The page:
Aviation Daily Apr 14 , 2010 , p. 13
U.S Chamber of Commerce President and CEO Thomas Donohue tells India's business leaders in New Delhi that "there has never been a better time or opportunity to lift U.S.-India trade and investment relations to a whole new level."
As the Indian aviation industry bounces back and the government looks at an intensive airport upgrade and expansion program, Donohue said, “we want to build many of your airports.”
GE Commercial Aviation Services (GECAS), which provides financing for the world's airports, is said to be open to investments in regional jets and airport infrastructure, given the right opportunity, The DAILY has learned.
GECAS seems to be a natural choice, with its experience in airport financing projects, including construction and permanent financing for a cargo facility at a U.S. international airport and debt-and-equity financing for a terminal acquisition and expansion in Latin America.
A long association with aviation, equipment leasing and real estate will enable the company to provide financing services for governments or private-sector owners and developers of airports.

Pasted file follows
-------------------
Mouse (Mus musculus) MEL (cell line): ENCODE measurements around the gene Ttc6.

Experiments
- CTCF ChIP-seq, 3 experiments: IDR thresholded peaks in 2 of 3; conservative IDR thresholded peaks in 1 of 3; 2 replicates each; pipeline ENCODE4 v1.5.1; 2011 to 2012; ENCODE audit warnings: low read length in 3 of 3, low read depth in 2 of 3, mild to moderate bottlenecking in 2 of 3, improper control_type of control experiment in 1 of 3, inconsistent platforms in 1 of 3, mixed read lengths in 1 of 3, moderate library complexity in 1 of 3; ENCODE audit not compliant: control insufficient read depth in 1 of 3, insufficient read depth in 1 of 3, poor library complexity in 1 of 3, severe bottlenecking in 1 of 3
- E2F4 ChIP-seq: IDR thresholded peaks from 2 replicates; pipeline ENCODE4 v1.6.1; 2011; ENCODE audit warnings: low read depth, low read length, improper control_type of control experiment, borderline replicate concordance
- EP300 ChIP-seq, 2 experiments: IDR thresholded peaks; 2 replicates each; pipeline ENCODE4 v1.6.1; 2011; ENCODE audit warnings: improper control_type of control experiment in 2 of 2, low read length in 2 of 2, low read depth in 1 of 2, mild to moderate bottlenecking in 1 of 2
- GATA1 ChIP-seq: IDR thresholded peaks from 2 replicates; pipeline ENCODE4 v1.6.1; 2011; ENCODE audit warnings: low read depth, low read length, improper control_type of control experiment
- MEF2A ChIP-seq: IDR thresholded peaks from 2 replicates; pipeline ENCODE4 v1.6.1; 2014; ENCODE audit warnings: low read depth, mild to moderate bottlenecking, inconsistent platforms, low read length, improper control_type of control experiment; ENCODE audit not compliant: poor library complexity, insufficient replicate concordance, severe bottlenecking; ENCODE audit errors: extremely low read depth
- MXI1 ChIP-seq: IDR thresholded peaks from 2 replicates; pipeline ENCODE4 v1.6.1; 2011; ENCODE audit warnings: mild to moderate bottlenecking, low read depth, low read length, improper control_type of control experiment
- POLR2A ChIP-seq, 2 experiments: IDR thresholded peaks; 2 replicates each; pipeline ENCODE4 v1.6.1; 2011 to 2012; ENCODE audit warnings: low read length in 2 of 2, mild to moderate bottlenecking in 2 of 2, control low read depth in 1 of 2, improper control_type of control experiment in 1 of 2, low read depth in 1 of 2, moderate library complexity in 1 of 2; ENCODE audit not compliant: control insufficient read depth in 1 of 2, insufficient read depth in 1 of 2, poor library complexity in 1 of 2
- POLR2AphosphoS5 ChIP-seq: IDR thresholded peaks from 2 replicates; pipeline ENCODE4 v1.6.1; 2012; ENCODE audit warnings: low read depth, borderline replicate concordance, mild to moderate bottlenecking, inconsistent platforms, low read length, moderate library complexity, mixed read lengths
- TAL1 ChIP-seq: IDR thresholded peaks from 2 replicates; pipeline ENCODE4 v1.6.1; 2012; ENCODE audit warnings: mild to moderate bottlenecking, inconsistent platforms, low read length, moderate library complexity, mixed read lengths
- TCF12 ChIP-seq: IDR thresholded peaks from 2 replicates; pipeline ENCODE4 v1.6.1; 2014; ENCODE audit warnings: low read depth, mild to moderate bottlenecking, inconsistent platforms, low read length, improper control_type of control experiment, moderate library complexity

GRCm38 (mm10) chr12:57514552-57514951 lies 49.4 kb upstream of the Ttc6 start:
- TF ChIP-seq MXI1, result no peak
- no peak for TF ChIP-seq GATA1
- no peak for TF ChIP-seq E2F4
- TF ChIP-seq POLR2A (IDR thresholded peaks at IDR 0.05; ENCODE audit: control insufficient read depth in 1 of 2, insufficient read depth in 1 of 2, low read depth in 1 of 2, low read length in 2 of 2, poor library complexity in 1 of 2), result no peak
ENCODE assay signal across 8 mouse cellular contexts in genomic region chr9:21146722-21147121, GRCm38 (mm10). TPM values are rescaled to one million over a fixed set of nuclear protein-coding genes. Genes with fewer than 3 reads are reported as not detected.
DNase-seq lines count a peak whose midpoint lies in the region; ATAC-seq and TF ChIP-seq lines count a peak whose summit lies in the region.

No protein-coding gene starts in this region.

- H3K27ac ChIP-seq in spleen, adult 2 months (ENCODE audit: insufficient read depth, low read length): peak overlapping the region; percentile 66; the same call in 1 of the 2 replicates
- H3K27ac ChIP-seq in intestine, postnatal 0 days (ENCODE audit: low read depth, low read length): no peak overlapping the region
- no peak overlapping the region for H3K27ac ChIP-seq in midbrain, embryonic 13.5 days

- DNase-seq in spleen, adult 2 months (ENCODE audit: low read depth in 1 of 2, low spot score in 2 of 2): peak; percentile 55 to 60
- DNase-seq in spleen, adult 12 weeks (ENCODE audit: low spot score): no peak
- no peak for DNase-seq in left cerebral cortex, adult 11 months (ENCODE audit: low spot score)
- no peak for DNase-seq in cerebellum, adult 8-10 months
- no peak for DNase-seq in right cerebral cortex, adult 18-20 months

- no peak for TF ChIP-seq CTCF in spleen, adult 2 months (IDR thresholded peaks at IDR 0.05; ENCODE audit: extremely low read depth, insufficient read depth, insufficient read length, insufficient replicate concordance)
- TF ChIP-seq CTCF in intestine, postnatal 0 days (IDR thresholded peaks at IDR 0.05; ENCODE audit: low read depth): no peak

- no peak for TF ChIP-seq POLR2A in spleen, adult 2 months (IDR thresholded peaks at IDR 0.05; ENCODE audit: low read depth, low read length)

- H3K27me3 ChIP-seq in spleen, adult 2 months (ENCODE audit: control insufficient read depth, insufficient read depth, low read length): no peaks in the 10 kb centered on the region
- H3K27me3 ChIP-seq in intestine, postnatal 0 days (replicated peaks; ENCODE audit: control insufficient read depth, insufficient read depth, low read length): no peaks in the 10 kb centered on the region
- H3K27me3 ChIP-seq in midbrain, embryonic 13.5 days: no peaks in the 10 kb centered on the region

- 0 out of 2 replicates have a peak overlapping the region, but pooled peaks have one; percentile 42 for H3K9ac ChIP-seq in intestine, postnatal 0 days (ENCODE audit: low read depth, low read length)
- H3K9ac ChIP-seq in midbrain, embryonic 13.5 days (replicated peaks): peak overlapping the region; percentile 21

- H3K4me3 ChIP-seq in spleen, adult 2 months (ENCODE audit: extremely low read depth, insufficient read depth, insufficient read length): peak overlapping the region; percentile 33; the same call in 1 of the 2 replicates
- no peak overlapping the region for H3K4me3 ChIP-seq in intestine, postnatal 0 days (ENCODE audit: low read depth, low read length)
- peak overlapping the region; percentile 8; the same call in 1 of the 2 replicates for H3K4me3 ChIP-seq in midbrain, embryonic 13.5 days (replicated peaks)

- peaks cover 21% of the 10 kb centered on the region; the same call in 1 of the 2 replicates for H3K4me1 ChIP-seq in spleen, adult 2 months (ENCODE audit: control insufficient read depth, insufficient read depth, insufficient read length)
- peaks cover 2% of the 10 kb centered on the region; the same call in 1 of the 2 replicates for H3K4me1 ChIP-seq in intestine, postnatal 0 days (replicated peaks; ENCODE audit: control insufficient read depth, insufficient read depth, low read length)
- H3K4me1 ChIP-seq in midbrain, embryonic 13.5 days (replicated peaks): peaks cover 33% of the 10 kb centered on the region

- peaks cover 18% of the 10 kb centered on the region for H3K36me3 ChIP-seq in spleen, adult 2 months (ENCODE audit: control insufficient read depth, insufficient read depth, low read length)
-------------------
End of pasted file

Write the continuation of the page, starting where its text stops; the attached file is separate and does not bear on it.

“The growth in air traffic worldwide and the need to upgrade, expand and modernize the infrastructure at the majority of the world’s airports over the next decade offers GECAS an opportunity to offer creative financing solutions to a variety of customers worldwide,” its web site states.
GECAS’s debt-and-equity financing efforts are focused on airport acquisition, construction and expansion, project financing for airport facilities, such as terminals, cargo facilities and parking structures, as well as ground-handling and security equipment and systems.
Donohue pointed out a great deal of progress has been made on the air traffic management system in India, which also has signed an open-skies agreement with the U.S.
He called for both nations to reject protectionism and asked India to look at reducing taxes on transportation equipment and aviation technology and lift caps on foreign investment in defense.
Aviation Minister Praful Patel says he does not see many U.S companies interested in investing in India’s infrastructure, including airports. “Perhaps it is because they have not found the right partner. Opportunities are aplenty here, given that aerospace comprises 15% of trade with the U.S.”
“What is in it for us? India’s bureaucratic clearances and a lack of transparency in deals could be a reason why investment has not happened,” a senior company official tells The DAILY.
“The smartest way to build success is to act quickly. It is time to start writing the next chapter in the positive U.S.-India commercial relationship, with the private sectors in both countries leading the way,” says Donohue.